Week of June 11, 2012 on ILNToday - A Roundup

Wow, another week has passed already, and it's time for a roundup! It's also time to wish my beautiful niece a happy first birthday, so while you're all enjoying this wonderful content from our attorneys, I'll be enjoying a slice of cake!

  • NSW Government defers abolition of duties from Gadens Lawyers: Gadens' Jon Denovan and Cameron Steele talk duty measures for New South Wales in this latest piece from Gadens Lawyers. 
     
  • Lawyers' Use Of Internet To Influence Jurors from Epstein Becker & Green: EBG's Bill Ruskin talks about how lawyers' use of the internet can prejudice jurors, getting into the ethics that bind attorneys and recommending that trial counsel do their due diligence to prevent prejudicial information reaching jurors. 
     
  • A Big Red Bus – Copyright from Fogler Rubinoff: Colleen Spring Zimmerman delves into a recent decision by the English Patents Courts regarding copyright infringement of photographs of famous sites in London. This is a must read. 
     
  • WHAT IS COPYRIGHT ALL ABOUT? from Halsbury Chambers: A. Knowles-Rahming discusses copyright in the Bahamas, which is governed by the Copyright Act of 1998. 

Happy reading!

 

Week of April 30, 2012 on ILNToday - A Roundup

This week has just sped by! We're getting ready for next week's IP Group luncheon during INTA, and excited for the ILN's 24th Annual Meeting the following week in Washington, DC!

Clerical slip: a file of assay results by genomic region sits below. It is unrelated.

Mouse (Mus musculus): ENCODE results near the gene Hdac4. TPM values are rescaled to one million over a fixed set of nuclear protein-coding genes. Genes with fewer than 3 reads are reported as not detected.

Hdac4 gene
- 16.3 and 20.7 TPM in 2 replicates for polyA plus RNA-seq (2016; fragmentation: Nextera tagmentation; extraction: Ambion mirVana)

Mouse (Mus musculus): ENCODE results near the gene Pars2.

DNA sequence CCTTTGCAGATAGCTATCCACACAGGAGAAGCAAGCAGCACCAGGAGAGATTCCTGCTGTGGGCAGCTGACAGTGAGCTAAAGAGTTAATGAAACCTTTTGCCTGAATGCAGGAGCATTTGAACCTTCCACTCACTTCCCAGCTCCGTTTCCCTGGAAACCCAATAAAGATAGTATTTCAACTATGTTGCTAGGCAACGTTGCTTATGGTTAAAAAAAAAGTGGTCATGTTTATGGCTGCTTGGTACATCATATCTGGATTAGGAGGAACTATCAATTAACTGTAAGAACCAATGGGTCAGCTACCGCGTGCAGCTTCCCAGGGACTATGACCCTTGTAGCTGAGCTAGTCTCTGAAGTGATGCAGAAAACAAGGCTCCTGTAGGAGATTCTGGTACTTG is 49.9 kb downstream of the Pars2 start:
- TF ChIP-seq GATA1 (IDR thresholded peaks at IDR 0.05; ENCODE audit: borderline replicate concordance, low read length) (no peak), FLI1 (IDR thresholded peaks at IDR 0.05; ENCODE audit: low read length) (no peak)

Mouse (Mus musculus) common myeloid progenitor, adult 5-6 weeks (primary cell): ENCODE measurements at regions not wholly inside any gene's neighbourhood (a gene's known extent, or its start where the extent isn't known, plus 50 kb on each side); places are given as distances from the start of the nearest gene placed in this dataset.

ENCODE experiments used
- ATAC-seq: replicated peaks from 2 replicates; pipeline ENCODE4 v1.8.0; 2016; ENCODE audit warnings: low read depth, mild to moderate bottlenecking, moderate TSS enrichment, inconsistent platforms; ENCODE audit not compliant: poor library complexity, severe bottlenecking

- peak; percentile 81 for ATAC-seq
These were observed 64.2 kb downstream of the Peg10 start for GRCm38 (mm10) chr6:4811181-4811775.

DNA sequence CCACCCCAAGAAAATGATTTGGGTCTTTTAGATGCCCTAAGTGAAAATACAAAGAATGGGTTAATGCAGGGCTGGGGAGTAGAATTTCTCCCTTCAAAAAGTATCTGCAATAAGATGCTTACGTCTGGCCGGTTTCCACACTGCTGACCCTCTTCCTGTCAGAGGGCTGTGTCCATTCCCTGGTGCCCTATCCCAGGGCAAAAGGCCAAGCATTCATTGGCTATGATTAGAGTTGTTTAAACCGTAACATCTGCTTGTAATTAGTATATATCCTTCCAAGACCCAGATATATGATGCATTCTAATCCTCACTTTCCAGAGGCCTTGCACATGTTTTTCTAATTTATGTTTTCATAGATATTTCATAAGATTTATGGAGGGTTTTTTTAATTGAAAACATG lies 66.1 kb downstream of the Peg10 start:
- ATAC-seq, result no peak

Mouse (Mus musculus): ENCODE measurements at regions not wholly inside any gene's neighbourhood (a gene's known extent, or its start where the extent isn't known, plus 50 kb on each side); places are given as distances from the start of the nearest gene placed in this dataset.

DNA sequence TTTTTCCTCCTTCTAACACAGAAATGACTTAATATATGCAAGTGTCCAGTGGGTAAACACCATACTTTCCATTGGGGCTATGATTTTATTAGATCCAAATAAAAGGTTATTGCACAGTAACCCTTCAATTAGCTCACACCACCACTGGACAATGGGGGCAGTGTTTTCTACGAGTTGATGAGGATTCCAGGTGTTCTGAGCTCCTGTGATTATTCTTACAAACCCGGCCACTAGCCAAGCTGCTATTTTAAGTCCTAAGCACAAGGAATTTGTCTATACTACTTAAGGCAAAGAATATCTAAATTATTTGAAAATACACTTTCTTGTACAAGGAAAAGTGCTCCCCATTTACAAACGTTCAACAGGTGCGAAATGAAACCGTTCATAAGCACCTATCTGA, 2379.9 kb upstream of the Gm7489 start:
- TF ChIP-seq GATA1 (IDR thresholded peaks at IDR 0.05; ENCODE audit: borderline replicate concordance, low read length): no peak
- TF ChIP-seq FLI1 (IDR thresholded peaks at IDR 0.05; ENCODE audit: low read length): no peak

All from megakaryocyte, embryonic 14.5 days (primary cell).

So without further ado, here are this week's Top Five! 

 

  • Source Code Escrow When Entering into a Software License Agreement--Is it Necessary? from Epstein Becker & Green: EBG's Hylan Fenster talks about source code escrow agreements for software licenses..
     
  • Due Diligence for Complex IP and IT Transactions from Fogler Rubinoff: Colleen Spring Zimmerman, who will also be attending next week's IP lunch in Washington, talks about due diligence in general, then focuses in on how and why IP due diligence is so critical.
     
  • Ohio Statehouse: Week in review from McDonald Hopkins: McDonald Hopkins Government Relations Practice Group reviews the top four subjects of the week that readers should know about, from Mid-Biennium Review bills and comprehensive energy legislation to new house members chosen and legislation approved this week.